BWW Review: NOT EVEN THE GOOD THINGS at Theatre Row Meditates on Loss in All its Forms

BWW Review: NOT EVEN THE GOOD THINGS at Theatre Row Meditates on Loss in All its Forms

A small, young girl (Serena Parrish)-tattered and dirty-walks across the living room of a cabin. She's holding a candle, taking in her surroundings with laser focus. She's a whisper; a ghost living in the shadows. Then everything goes black.

But not for long. The energy in the room suddenly reverses, flooding with bright lightness as lovers Grace (Victoria Janicki) and Bill (Sea McHale) enter, who upon first impression, are ready for a raucous and rambunctious weekend getaway.

This is how Not Even the Good Things by Joseph Scott Ford begins. A play that is self-aware of its own hypocrisies and conundrums, Not Even the Good Things comes out swinging, making you immediately question what is "the truth", what is inference, and what is the loss of something you once had.

When Grace and Bill (with a wonderfully-subtle performance by McHale) are joined by friends and couple Donald (Mickey Roberts) and Jackie (Allie Trimm), the evening takes audience goers on an emotional rollercoaster. As the power goes out and the mysterious girl reappears-who is only visible to Bill, by the way-Jackie's fear of the dark comes to the surface. This discovery makes Bill question his own past trauma, and his recent parting ways with his religious identity. But this thoughtful internal reflection is jarringly offset by Donald's lustful and brazen attraction to Grace, who skillfully manipulates his advances and exposes his infidelity.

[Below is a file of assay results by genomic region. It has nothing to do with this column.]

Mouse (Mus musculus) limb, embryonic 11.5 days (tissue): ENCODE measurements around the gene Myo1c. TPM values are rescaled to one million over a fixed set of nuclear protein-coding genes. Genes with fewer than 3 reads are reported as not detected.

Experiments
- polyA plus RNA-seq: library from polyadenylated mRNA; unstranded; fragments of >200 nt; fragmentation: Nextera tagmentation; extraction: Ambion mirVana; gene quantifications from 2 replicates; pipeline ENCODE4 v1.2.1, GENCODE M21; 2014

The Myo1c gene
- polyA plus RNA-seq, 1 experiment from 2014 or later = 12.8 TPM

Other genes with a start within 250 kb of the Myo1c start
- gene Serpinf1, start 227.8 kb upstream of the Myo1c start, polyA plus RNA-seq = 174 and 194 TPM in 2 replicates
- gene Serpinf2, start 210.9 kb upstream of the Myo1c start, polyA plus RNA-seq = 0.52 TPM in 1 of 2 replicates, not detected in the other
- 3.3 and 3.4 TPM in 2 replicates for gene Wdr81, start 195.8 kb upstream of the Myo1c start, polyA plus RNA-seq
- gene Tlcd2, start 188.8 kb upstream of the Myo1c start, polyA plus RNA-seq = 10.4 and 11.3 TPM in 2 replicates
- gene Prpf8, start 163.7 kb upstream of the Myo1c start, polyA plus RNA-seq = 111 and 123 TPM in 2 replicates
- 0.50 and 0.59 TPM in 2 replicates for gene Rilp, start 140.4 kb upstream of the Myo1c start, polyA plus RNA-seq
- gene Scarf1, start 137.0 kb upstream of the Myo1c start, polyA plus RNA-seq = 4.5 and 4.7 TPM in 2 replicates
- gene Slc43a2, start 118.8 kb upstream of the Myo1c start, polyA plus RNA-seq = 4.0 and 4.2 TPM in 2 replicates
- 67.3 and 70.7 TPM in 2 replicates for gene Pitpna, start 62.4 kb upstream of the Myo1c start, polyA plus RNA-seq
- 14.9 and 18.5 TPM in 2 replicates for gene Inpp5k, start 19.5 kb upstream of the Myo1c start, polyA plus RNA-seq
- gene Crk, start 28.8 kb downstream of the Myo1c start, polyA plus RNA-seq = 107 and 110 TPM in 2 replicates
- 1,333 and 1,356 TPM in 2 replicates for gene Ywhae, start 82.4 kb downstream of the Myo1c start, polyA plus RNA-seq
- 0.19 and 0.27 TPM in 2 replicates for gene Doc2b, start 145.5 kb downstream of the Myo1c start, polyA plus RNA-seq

In a shameful huff, Donald leaves. Jackie is torn up. And Bill is left reeling.

It's not until later in the night with the arrival of friends Gina (Collette Astle) and Terrence (Stephon Pettway) that the night quiets and softens. Gina-gracefully portrayed by Astle-is walking lightness, bringing deep sensitivity and understanding to the friends around her. A recovering alcoholic, Gina's viewpoint is free of judgement, and her character is the perfect foil to Grace, who is largely unhappy and combative. It's clear that her own personal struggles have yet to fully surface, and Gina's arrival only threatens Grace's sense of identity.

Conversely, Terrence's arrival brings a level of acceptance and passion to Bill, as he confronts his loss of religious belief and the little girl in the apartment.

Because in a twist, Terrence can see her too.

And even though this drums up a sense of resolution, Not Even the Good Things ends without a conclusive, finite wrap-up. And that's perfectly okay. Because life moves around us, sometimes imperceptibly, and we rarely, if ever, get true, conclusive peace. So, why should a play promise us something we can't even promise ourselves?

Watching human beings try, fail, and try again to get to the root of their own truths is something we all need in this current day and age, and Not Even the Good Things gets to something that is both honest and real.

Photo Credit: Maria Baranova

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